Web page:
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December 04, 2003

Curiosity and lifelong learning.

My kids are often surprised by the range of things I read. I have already confessed to being a sci-fi buff and I have particularly enjoyed the Babylon 5 series as well as Next Generation and will even confess to having found Battlestar Galactica a "must watch". Guess I just never got over childish curiosity.

The latest issue of New Scientist has an excellent write up on the latest work done using the Hubble telescope. Today I picked up the latest National Geographic which has an article which covers the Hubble view on the outer edges of the universe. Exciting stuff, my only regret is that it is unlikely that I will live long enough (at current rates of progress) to see the human race become true children of the universe as we spread out into the vastness of space.

Look at how much we have learned in the years since Niel Armstrong first stepped onto the surface of the moon. How much more could we have done or learned had we been able to follow that up with a permanent lunar base? Just looking at what the Hubble telescope is unfolding for us, I find it astounding that we are not making even more efforts to find solutions to the remianing problems. It is our insatiable curiosity that drives us forward into new discoveries and it is people whose vision is so limited that they can see no more than cost or todays activities, concerns or limitations that hold everything back.

Challenger taught us caution, Columbia taught us that we have a long way to go yet, but look at what the men and women on those missions and on those that have gone off without problems have achieved. Look at what we have learned through their efforts and sacrifice!

In my own service, our breathing apparatus, our fire protective clothing and even our training have all benefitted from what has been learned from the space missions. In the field of fire protection in buildings as well, materials developed for space have found applications on earth which are less costly to be sure, but nonetheless effective. Even in oceanography we have benefitted hugely, as we have done in ecology and even in our understanding of the great machine we live on, this fragile planet which we are so utterly dependent upon and which will not last forever.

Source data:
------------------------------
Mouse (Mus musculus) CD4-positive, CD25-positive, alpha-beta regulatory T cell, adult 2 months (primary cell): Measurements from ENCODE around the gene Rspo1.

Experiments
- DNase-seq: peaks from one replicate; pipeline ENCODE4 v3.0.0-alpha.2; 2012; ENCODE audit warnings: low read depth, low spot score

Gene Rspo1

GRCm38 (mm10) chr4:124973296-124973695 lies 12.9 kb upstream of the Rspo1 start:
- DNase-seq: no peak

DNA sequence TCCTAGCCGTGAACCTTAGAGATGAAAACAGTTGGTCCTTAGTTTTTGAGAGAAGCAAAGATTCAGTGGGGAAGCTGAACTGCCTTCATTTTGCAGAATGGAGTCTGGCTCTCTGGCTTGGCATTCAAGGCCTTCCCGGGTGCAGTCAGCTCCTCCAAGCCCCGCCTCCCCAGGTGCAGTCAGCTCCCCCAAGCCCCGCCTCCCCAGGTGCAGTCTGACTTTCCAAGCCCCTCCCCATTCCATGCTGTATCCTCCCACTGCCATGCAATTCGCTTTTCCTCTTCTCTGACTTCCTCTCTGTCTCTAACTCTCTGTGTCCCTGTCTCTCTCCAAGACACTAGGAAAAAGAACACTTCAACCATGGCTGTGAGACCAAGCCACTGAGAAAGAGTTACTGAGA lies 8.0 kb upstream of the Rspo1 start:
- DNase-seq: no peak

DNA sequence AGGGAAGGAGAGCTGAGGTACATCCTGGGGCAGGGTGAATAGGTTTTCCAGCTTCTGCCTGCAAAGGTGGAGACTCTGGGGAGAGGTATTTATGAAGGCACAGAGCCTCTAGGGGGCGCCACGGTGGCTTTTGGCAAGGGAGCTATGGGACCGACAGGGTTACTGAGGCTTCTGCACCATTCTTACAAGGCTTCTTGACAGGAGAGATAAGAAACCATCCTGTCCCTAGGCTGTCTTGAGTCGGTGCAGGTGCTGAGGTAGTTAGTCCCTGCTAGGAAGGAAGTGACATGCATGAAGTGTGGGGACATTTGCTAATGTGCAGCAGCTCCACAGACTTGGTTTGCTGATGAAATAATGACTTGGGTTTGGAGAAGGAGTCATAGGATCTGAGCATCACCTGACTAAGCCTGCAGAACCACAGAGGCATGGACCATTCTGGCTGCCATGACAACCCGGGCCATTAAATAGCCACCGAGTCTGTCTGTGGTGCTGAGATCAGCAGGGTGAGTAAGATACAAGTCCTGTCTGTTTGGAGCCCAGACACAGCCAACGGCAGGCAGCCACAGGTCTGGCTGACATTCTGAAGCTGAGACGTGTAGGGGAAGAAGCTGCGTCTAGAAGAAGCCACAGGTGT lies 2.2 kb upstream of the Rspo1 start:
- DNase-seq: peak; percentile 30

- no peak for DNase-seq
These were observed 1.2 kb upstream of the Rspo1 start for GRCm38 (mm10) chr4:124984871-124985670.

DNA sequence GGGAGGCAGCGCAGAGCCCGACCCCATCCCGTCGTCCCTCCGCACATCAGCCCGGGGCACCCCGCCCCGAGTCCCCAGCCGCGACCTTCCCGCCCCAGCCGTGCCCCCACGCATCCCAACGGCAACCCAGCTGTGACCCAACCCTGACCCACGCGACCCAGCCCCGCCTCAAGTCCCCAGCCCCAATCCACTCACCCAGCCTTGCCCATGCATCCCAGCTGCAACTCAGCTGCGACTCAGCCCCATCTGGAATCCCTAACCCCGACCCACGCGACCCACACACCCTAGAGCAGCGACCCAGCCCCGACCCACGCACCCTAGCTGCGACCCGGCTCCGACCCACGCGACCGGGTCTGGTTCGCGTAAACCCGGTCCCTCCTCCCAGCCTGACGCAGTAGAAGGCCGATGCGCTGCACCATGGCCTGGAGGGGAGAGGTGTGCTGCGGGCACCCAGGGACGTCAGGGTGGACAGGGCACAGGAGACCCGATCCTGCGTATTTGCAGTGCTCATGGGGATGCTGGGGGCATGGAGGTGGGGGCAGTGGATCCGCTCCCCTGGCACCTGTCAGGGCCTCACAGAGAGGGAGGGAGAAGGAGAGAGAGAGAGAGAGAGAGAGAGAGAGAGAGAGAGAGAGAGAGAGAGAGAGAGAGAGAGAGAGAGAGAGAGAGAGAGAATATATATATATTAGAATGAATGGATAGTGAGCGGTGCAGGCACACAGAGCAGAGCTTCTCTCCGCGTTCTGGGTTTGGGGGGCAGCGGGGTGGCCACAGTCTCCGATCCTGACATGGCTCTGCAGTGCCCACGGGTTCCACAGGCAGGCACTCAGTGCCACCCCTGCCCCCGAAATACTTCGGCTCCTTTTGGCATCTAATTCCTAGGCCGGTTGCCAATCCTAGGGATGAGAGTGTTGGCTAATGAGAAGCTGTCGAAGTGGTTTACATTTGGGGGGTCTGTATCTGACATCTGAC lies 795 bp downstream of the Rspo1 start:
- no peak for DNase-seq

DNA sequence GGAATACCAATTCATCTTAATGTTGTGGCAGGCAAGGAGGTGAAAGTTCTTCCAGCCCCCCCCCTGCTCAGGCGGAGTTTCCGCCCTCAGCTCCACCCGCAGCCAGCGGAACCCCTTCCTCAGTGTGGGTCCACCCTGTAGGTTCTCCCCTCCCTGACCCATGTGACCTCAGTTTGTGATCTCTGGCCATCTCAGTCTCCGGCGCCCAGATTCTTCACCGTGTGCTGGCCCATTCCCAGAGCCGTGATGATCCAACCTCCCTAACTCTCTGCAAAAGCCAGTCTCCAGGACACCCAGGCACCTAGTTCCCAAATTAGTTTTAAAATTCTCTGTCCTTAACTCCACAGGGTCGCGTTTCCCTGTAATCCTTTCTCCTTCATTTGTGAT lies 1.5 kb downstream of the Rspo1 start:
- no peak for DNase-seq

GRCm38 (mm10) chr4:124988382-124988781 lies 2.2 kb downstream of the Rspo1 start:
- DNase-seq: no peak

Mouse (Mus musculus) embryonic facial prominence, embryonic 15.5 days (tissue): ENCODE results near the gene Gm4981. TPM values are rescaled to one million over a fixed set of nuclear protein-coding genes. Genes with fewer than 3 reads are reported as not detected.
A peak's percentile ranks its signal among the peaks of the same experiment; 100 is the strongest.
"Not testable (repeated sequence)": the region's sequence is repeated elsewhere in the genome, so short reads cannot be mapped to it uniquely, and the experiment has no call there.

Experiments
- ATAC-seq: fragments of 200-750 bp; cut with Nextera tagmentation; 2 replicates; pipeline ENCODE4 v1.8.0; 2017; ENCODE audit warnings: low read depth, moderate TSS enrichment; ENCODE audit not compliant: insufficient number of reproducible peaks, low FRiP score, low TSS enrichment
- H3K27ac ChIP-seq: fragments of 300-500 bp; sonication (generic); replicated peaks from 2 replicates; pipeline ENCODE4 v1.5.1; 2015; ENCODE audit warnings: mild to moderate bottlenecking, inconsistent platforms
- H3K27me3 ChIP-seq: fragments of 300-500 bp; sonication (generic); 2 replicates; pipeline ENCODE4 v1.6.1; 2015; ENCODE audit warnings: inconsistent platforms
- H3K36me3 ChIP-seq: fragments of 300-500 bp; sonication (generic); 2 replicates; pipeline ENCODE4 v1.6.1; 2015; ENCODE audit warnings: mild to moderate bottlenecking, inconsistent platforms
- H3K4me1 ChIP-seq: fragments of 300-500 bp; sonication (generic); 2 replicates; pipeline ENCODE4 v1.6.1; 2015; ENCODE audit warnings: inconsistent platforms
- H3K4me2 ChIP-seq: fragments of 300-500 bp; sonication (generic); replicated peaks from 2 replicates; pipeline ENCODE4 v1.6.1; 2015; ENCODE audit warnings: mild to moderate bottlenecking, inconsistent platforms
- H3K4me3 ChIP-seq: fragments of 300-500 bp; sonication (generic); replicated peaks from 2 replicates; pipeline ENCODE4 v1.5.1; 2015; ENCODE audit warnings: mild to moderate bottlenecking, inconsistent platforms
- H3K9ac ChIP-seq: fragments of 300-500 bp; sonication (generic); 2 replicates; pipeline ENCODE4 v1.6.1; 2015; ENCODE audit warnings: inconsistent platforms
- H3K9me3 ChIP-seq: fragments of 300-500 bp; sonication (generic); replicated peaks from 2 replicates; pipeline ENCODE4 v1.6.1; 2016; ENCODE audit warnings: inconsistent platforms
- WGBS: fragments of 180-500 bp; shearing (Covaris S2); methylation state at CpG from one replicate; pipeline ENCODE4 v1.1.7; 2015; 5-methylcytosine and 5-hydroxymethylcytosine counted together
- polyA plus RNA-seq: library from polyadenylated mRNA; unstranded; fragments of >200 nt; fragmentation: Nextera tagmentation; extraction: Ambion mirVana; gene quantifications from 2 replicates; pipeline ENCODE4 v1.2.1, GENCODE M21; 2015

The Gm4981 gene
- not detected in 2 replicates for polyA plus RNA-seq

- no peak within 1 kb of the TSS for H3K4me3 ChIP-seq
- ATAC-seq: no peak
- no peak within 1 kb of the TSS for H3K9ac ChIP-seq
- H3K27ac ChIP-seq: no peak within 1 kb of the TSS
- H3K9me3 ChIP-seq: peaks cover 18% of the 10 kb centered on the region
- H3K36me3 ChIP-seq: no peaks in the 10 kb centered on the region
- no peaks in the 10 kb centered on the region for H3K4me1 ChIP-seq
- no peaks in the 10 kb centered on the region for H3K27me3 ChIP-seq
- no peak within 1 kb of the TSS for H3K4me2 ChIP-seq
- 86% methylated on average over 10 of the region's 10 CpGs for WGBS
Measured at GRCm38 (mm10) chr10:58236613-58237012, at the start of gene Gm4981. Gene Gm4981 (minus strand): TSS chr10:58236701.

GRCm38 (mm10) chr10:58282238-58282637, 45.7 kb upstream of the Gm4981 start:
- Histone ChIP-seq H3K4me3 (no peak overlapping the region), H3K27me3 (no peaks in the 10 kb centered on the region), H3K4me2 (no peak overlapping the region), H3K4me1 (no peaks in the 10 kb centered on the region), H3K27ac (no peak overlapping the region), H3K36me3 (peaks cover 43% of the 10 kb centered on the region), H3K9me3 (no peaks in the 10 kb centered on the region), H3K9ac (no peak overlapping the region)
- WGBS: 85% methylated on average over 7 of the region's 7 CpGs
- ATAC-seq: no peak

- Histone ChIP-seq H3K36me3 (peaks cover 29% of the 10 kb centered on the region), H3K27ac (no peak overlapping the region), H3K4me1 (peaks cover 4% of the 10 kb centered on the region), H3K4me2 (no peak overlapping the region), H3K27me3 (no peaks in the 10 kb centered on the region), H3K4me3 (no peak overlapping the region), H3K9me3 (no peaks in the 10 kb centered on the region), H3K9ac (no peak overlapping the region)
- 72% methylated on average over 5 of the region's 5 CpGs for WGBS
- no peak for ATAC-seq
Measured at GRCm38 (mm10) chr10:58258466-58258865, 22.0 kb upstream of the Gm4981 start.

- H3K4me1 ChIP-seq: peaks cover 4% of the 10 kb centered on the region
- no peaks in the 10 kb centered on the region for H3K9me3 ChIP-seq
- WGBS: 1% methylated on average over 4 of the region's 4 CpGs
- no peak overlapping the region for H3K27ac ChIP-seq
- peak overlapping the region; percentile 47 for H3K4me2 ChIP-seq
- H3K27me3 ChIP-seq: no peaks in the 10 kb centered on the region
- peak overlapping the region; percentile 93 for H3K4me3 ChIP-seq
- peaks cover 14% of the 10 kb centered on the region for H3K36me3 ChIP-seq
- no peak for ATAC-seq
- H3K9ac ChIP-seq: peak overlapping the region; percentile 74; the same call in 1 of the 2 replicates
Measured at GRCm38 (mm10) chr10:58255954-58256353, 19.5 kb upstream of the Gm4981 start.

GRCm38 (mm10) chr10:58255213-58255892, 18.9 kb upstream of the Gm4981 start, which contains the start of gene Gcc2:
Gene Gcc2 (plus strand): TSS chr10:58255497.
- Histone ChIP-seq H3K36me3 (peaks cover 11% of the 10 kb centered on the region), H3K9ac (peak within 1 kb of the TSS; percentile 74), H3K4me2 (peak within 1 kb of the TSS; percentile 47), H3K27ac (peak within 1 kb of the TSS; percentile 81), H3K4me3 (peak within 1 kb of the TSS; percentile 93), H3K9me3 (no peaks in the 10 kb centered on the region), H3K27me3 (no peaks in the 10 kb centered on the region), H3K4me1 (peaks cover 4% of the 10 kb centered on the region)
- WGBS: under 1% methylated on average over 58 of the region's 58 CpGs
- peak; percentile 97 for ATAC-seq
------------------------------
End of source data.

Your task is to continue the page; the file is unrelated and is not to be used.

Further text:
When I look out at night (when we aren't covered by clouds!) or when I look at the photographs of the distant stars and galaxies and consider the time that has elapsed in their making and in the time taken for the light to reach our puny cameras, I find myself stunned by the sheer excitement of the things we are seeing - and wish I could travel out into the stars to see them for myself.

The more I look upon these things, the more I appreciate that we really have only the most childish concept of God, whatever our religion. I read the opening verses of St John chapter 1 verses 1 - 6 and am amazed at how the first century writer (because John is actually quoting an earlier work) has managed to condense the unimaginable into something approaching the human scale. Likewise the writer of Genesis 1 ( the word "day" in the English versions is a mistranslation - it should read aeon or era) in producing an explanation of the Big Bang theory and the evolutionary concepts of Darwin, in words understandable by nomads, herdsmen and agriculturalists with no formal education and no scientific background, to whom the stars were mere pinpricks of light in the night sky.

The more I look, the more I see, the more I think I understand, the more I discover I have yet to learn.

OK, that's my serious bit for the day.

Good night.

Posted by The Gray Monk at December 4, 2003 07:39 PM

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